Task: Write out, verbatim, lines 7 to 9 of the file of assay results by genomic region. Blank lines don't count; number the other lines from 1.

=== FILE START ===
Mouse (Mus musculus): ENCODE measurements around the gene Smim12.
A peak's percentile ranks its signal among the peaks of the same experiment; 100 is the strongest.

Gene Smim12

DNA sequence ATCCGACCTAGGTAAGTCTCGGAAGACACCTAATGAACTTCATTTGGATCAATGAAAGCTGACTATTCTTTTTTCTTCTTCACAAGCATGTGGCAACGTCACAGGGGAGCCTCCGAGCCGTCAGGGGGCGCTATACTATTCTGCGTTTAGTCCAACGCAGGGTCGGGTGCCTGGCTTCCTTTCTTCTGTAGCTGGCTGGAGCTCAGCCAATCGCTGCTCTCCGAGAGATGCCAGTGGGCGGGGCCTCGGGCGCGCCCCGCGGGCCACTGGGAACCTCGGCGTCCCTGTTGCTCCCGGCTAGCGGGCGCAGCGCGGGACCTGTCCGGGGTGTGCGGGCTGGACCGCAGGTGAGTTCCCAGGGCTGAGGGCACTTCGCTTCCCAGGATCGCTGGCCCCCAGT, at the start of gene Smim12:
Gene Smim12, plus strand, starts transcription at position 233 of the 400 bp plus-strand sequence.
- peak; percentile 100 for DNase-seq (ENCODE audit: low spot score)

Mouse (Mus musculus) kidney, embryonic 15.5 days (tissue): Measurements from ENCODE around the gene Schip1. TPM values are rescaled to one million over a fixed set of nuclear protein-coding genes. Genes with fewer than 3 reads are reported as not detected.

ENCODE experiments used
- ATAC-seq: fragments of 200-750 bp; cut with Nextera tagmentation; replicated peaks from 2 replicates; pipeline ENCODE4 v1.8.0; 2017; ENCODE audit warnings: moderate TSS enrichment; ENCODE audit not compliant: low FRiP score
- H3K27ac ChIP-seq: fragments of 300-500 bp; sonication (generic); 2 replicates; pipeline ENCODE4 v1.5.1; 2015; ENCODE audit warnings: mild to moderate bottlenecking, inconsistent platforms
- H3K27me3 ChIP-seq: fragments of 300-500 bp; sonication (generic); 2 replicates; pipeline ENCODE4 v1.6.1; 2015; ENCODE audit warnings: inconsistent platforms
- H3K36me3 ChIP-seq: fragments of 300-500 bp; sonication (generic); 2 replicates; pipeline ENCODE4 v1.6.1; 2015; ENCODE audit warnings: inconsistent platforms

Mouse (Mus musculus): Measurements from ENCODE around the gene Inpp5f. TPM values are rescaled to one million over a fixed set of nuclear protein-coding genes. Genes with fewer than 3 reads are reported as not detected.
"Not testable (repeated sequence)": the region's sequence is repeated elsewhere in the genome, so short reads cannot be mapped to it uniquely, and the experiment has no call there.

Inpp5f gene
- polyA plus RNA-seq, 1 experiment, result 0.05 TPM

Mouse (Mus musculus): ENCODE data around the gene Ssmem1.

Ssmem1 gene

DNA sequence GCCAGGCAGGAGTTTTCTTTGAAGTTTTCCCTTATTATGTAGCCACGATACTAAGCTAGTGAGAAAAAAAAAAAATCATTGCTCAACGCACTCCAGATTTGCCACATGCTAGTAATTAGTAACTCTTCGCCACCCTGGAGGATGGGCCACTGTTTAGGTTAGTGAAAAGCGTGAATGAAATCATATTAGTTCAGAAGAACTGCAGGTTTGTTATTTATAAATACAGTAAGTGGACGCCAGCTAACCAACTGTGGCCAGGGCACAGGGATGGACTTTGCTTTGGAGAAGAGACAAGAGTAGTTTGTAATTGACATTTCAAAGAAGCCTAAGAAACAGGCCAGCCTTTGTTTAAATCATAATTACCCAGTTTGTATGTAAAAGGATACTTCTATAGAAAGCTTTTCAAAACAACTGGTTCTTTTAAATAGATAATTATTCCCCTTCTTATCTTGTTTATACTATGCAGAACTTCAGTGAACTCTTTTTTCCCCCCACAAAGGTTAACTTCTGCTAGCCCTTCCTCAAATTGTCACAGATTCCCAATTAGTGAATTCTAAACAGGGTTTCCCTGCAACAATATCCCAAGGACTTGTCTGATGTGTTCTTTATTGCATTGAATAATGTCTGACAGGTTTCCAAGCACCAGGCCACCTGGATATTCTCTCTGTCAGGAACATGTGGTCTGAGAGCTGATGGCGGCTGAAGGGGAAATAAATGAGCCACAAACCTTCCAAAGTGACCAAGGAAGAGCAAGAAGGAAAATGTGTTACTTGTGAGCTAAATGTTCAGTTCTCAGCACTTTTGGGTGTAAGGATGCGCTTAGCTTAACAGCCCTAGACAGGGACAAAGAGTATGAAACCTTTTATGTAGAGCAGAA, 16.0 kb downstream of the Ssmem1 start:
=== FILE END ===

Mouse (Mus musculus) kidney, embryonic 15.5 days (tissue): Measurements from ENCODE around the gene Schip1. TPM values are rescaled to one million over a fixed set of nuclear protein-coding genes. Genes with fewer than 3 reads are reported as not detected.

ENCODE experiments used
- ATAC-seq: fragments of 200-750 bp; cut with Nextera tagmentation; replicated peaks from 2 replicates; pipeline ENCODE4 v1.8.0; 2017; ENCODE audit warnings: moderate TSS enrichment; ENCODE audit not compliant: low FRiP score